Your senior year is one of dichotomies. You’re excited about the future, yet terrified. You can hardly wait to leave your high school, small town, and the bubble you’ve spent eighteen years in, yet you’re going to miss the people you love, the stores and restaurants you frequent, and all the little luxuries of home. You’re technically an adult (or will be soon), but you still feel very much like a kid, too.
Of course, these contrasts are part of what makes your senior year memorable. Rather than dread the future or mourn the past, consider finding ways to make the most of the here and now, embracing senior year—and all that comes with it—and preparing to move on to your next steps with confidence.
Set your future self up for success
By now, you should have put some thought into higher education or your unique plans, whether that’s a trade school, the workforce, or something else entirely. One of the best ways you can take advantage of senior year is to work on more detailed plans for this transition. For example, you might have decided on your dream school and are joining thousands of college applicants in the stressful college admissions process. In this case, you might consider hiring the best college counselors to help make that happen. Your counselor or consultant can help you to make the most of your test scores and GPA, find scholarships and other college essentials, and help you move through the college application process with ease. Not choosing the conventional path of higher education? Seek out similar resources and consultants for whatever your plans may be.
Spend time with friends & family
Like it or not, your relationships are soon going to change, and that change is often an irrevocable one. You and your friends may go to schools on opposite sides of the United States or even abroad. You won’t be seeing your parents, siblings, and other loved ones on a daily or near-daily basis. You’ll keep in touch with the people that matter most, of course, but you’ll inevitably find that your friendships and other connections feel different after high school. So, when your friends suggest taking a road trip over spring break, it’s a good idea to search your closet for the best clothing for road trips, pack your suitcase or backpack with your car charger, clothes, toiletries, and other essentials, and hit the road. When Mom asks you to run to the grocery store with her, say yes and enjoy yourself. The goodbyes soon to come won’t be forever, necessarily, but that doesn’t mean you can make the most of the availability you have in the meantime.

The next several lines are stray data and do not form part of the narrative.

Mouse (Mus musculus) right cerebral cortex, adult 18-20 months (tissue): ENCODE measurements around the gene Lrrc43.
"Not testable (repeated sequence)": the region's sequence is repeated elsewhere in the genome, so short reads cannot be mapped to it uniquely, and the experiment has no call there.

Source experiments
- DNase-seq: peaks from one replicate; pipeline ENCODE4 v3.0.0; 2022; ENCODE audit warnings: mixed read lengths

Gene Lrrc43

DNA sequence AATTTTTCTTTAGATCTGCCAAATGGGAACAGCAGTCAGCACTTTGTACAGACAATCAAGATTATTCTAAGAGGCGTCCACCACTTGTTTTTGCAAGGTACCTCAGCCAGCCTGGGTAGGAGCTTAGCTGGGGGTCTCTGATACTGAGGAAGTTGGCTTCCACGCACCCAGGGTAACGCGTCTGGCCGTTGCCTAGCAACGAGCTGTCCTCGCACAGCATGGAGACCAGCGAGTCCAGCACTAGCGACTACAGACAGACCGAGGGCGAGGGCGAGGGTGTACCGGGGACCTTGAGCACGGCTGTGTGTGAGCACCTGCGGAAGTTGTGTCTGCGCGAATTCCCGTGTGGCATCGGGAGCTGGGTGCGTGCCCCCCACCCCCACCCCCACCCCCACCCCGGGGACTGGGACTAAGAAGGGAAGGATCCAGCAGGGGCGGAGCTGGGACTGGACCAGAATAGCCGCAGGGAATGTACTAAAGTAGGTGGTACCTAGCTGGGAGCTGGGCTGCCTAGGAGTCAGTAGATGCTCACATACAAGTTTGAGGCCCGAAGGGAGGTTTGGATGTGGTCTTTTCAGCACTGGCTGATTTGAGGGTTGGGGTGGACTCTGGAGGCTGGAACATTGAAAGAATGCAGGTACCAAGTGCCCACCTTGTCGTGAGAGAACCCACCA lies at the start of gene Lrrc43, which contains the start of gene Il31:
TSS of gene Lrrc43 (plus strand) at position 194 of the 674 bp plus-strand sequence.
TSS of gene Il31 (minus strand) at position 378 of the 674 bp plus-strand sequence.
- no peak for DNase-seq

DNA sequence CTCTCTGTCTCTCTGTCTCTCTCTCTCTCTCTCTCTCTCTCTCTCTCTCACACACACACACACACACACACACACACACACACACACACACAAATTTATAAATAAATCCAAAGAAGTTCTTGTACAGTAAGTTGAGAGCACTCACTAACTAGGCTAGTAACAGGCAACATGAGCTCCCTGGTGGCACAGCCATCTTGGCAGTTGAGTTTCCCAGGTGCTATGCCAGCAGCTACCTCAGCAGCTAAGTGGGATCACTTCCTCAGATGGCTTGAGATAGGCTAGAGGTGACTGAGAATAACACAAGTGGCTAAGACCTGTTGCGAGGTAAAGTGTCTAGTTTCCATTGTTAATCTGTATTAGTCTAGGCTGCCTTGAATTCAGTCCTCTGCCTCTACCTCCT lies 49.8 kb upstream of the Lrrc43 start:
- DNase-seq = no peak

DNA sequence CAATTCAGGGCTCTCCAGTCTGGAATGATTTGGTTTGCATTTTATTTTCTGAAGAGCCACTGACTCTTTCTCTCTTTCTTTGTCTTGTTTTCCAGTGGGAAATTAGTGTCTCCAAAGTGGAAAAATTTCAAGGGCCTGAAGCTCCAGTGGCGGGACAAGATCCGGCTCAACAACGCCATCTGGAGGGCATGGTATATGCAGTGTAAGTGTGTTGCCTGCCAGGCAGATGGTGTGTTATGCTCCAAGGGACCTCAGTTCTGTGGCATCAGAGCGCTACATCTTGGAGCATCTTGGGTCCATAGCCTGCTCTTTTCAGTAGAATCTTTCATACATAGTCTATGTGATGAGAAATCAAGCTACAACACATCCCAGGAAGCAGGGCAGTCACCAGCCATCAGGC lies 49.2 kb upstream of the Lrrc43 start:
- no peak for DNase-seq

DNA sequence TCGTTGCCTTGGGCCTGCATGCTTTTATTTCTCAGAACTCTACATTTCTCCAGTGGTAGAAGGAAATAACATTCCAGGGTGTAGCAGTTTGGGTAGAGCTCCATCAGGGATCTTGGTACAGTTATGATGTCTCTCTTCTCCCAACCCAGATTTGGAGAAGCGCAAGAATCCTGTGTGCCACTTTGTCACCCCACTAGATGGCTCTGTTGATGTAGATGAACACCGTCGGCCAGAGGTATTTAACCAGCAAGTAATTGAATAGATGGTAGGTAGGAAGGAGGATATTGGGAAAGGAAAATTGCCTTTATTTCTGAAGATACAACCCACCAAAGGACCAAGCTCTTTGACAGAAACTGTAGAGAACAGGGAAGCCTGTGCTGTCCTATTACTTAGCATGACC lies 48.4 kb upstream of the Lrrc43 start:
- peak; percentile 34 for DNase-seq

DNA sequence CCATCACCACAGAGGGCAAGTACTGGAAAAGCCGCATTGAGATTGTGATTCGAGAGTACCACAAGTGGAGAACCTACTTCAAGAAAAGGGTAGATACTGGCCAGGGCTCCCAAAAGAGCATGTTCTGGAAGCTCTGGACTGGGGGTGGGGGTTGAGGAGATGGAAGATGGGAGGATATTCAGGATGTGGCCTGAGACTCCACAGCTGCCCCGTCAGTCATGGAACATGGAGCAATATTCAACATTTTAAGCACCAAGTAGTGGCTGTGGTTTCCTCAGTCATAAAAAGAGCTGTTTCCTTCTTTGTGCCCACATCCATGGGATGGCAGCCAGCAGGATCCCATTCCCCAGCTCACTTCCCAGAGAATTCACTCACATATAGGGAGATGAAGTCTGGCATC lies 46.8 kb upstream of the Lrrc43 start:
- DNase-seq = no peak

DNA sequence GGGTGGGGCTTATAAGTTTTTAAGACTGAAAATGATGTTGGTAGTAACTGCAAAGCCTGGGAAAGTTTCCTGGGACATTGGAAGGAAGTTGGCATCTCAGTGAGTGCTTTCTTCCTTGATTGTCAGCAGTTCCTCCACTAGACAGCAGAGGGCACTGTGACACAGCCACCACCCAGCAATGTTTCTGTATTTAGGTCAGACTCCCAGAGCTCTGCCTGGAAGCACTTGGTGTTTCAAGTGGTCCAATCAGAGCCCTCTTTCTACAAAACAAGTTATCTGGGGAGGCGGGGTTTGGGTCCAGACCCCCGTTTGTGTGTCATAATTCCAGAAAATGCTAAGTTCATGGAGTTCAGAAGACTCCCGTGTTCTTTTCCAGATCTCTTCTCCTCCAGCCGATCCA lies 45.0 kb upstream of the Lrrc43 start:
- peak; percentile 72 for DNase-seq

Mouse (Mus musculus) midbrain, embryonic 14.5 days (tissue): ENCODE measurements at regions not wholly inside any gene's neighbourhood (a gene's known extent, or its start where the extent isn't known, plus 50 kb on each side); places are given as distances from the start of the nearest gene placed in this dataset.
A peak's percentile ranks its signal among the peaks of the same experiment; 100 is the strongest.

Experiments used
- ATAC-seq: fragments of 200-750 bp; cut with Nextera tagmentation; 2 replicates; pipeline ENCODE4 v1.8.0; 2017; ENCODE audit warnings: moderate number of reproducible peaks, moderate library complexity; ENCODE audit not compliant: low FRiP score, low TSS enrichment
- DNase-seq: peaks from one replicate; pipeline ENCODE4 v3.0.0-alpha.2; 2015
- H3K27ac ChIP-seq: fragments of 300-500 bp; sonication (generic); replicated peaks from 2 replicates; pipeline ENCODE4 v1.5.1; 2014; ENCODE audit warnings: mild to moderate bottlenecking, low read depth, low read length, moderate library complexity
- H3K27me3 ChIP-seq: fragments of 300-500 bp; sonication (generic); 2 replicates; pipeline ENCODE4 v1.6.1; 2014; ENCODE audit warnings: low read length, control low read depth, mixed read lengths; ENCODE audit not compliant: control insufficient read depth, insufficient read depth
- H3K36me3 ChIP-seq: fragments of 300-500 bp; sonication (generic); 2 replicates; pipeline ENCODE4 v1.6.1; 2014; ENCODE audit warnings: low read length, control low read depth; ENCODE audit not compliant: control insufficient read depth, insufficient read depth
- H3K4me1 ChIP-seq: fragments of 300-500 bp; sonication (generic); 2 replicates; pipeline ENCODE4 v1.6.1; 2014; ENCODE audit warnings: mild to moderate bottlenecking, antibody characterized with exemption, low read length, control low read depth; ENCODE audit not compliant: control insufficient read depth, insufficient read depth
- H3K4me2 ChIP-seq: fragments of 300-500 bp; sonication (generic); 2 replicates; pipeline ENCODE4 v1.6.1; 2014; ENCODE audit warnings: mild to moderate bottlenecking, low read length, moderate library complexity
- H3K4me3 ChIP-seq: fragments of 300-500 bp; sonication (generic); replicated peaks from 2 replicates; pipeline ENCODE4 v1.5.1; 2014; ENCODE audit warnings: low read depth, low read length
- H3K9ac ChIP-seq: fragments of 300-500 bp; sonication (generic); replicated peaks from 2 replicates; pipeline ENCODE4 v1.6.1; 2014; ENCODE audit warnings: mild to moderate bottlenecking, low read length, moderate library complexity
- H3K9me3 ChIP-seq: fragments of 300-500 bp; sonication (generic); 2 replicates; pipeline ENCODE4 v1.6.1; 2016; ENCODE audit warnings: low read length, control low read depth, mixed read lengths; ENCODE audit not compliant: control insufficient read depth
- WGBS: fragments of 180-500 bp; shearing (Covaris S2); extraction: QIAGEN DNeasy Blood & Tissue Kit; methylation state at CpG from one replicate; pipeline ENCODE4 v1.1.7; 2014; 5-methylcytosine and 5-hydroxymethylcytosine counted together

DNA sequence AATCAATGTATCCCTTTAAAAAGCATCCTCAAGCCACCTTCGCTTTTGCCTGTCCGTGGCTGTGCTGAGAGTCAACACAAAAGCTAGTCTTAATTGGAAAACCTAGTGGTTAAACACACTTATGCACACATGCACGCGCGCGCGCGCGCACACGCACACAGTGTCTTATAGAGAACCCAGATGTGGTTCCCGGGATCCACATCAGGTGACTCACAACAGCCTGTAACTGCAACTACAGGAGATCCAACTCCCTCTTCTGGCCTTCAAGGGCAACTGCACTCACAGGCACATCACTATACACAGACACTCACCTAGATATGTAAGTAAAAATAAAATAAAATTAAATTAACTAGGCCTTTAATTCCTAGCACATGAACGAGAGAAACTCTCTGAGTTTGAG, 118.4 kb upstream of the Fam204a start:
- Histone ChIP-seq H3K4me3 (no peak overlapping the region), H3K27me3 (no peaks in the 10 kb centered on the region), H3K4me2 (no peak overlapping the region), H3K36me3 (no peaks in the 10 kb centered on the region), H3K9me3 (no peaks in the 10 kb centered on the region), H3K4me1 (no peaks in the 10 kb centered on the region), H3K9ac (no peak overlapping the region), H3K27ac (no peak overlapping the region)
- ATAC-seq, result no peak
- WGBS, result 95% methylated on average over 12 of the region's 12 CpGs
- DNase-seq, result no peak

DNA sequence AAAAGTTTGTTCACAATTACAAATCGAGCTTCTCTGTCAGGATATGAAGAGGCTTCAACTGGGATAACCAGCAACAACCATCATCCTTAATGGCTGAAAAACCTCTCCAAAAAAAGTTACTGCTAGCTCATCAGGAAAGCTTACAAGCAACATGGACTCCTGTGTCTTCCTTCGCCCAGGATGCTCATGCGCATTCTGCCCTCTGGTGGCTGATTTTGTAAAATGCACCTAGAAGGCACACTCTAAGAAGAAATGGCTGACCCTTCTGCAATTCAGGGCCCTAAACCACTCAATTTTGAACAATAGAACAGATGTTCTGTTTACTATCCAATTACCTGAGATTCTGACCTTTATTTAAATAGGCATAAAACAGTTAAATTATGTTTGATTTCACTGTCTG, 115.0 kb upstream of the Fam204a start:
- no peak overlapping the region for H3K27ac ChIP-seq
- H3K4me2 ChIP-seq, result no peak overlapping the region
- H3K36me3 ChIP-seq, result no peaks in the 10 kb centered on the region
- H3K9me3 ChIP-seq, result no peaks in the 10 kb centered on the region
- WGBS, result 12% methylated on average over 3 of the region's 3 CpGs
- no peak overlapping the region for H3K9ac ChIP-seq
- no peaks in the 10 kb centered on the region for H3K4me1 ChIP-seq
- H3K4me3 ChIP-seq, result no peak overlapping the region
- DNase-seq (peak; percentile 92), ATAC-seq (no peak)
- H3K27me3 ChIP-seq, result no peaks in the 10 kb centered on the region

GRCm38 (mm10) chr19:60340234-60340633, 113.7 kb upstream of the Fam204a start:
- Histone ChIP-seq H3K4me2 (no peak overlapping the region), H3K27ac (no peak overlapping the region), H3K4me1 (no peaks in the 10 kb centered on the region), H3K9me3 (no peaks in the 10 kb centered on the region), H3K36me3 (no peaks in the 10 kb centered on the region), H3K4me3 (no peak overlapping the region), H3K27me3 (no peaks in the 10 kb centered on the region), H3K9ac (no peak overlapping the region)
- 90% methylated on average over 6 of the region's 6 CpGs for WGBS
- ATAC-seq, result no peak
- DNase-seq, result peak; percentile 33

Start some good habits
College—and young adulthood more generally—isn’t exactly known for its healthy habits and good behaviors. From the infamous “freshman fifteen” to late-night parties and study sessions, most people don’t find themselves instantly become responsible adults the instant they graduate high school. However, you can help the process along. Before you make the major transition into post-grad life, take some time to evaluate and refresh your habits. Maybe you’ll start studying for a set time every evening or begin a skincare regimen. You might start cooking meals, doing laundry, or handling other “adult” tasks on your own. Maybe you’ll start saving money long before student loans creep in. Your new habit could be as easy as stretching when you get out of bed each morning before diving into your daily routine. This way, these behaviors will be ingrained in you long before you move into your dorm or apartment.
Senior year (and all that comes after it) can be an intimidating, overwhelming period in a young person’s life. Whether you’re moving on to university or an alternative path, some preparation is certainly necessary to make sure you’re set up for success. Nevertheless, it’s crucial that you make the most of senior year in a less focused sense, too. Make time to connect with friends, family, and the environment you’ve called home for so long—you’ll be grateful for these memories as time goes on.